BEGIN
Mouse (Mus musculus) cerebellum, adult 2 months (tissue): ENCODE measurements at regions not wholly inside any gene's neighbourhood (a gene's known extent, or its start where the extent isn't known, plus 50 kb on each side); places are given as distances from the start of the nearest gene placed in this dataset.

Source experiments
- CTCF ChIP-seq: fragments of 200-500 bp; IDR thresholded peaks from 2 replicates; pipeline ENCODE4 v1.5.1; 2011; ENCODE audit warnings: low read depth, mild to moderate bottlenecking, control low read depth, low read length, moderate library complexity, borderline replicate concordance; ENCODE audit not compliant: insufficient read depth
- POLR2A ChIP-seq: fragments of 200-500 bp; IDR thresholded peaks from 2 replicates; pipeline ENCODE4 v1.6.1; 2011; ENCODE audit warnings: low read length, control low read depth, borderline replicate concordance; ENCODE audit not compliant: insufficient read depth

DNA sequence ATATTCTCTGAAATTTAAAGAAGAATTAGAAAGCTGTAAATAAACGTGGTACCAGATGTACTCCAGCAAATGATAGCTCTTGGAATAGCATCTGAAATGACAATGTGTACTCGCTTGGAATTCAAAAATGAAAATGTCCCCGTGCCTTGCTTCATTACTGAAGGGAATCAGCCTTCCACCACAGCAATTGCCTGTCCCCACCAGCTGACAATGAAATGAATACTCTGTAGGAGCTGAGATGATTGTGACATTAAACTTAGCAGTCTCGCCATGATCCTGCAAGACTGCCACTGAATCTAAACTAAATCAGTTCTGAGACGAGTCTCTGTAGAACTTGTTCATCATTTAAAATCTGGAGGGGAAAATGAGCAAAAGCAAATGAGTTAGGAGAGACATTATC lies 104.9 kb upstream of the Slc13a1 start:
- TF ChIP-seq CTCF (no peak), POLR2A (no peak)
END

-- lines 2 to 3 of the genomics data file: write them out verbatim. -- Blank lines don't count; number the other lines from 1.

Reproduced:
Source experiments
- CTCF ChIP-seq: fragments of 200-500 bp; IDR thresholded peaks from 2 replicates; pipeline ENCODE4 v1.5.1; 2011; ENCODE audit warnings: low read depth, mild to moderate bottlenecking, control low read depth, low read length, moderate library complexity, borderline replicate concordance; ENCODE audit not compliant: insufficient read depth